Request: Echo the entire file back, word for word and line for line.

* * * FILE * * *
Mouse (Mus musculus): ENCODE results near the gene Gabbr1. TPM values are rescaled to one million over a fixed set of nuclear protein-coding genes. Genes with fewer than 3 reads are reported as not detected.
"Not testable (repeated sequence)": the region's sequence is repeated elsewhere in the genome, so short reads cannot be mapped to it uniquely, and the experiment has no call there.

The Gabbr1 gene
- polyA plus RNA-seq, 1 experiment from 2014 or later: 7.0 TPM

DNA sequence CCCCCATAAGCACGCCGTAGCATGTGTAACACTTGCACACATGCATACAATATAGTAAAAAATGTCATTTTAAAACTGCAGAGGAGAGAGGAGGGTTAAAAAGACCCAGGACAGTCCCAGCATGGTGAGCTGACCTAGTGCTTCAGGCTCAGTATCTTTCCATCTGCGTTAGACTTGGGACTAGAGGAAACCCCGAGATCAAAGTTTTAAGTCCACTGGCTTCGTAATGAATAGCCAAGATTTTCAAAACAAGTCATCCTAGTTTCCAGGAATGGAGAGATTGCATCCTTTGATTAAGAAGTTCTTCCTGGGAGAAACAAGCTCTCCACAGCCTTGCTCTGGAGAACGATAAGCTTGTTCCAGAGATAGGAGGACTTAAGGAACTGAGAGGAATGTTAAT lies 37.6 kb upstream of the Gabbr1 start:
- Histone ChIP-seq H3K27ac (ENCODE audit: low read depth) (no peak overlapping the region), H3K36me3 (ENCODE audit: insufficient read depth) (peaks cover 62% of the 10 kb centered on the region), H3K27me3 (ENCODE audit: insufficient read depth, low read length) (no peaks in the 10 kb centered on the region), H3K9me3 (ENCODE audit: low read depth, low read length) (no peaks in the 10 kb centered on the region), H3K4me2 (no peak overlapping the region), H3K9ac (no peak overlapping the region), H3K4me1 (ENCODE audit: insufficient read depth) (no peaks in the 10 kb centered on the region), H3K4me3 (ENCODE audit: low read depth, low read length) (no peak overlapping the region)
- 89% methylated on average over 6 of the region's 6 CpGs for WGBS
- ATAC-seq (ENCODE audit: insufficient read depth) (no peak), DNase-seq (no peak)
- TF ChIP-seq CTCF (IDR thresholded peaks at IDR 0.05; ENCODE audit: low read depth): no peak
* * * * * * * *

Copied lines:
Mouse (Mus musculus): ENCODE results near the gene Gabbr1. TPM values are rescaled to one million over a fixed set of nuclear protein-coding genes. Genes with fewer than 3 reads are reported as not detected.
"Not testable (repeated sequence)": the region's sequence is repeated elsewhere in the genome, so short reads cannot be mapped to it uniquely, and the experiment has no call there.

The Gabbr1 gene
- polyA plus RNA-seq, 1 experiment from 2014 or later: 7.0 TPM

DNA sequence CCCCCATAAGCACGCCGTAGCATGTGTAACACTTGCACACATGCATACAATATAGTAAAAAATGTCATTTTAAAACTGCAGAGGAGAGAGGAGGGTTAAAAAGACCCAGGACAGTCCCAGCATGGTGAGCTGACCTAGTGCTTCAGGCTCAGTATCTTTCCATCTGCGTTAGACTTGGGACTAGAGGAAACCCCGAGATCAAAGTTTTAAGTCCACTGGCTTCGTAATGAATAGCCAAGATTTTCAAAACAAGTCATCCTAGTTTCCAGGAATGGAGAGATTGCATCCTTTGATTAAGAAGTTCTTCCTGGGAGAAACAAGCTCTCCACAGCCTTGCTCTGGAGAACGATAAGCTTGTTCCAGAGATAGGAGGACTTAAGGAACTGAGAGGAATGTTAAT lies 37.6 kb upstream of the Gabbr1 start:
- Histone ChIP-seq H3K27ac (ENCODE audit: low read depth) (no peak overlapping the region), H3K36me3 (ENCODE audit: insufficient read depth) (peaks cover 62% of the 10 kb centered on the region), H3K27me3 (ENCODE audit: insufficient read depth, low read length) (no peaks in the 10 kb centered on the region), H3K9me3 (ENCODE audit: low read depth, low read length) (no peaks in the 10 kb centered on the region), H3K4me2 (no peak overlapping the region), H3K9ac (no peak overlapping the region), H3K4me1 (ENCODE audit: insufficient read depth) (no peaks in the 10 kb centered on the region), H3K4me3 (ENCODE audit: low read depth, low read length) (no peak overlapping the region)
- 89% methylated on average over 6 of the region's 6 CpGs for WGBS
- ATAC-seq (ENCODE audit: insufficient read depth) (no peak), DNase-seq (no peak)
- TF ChIP-seq CTCF (IDR thresholded peaks at IDR 0.05; ENCODE audit: low read depth): no peak